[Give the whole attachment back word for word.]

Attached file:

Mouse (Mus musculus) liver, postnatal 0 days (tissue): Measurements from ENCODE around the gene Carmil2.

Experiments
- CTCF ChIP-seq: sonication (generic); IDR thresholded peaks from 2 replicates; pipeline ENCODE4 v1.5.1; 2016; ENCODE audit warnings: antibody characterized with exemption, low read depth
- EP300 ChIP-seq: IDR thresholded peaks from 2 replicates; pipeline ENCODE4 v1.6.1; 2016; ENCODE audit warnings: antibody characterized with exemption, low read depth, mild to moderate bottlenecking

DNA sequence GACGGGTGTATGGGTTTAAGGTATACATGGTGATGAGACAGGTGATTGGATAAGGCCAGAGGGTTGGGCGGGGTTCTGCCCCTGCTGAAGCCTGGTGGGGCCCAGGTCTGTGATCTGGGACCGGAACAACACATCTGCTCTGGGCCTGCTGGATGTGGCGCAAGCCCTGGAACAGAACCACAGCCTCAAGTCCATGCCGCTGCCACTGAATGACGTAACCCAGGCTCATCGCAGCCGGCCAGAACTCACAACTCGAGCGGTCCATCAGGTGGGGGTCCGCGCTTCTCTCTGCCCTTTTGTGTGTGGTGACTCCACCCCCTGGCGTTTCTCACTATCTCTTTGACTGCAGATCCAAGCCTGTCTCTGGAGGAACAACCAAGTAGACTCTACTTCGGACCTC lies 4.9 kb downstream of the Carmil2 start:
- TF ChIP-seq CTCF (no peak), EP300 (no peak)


Mouse (Mus musculus) liver, postnatal 0 days (tissue): Measurements from ENCODE around the gene Carmil2.

Experiments
- CTCF ChIP-seq: sonication (generic); IDR thresholded peaks from 2 replicates; pipeline ENCODE4 v1.5.1; 2016; ENCODE audit warnings: antibody characterized with exemption, low read depth
- EP300 ChIP-seq: IDR thresholded peaks from 2 replicates; pipeline ENCODE4 v1.6.1; 2016; ENCODE audit warnings: antibody characterized with exemption, low read depth, mild to moderate bottlenecking

DNA sequence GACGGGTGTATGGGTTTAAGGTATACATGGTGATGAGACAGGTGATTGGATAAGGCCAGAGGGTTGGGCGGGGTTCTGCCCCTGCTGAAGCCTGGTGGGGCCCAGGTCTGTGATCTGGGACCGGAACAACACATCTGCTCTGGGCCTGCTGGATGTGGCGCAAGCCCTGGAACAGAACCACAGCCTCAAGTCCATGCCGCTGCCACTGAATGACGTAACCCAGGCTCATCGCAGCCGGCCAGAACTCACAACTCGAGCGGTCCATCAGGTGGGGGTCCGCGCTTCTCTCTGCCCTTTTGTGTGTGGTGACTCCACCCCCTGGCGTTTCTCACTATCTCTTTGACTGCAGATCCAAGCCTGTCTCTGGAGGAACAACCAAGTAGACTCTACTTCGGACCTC lies 4.9 kb downstream of the Carmil2 start:
- TF ChIP-seq CTCF (no peak), EP300 (no peak)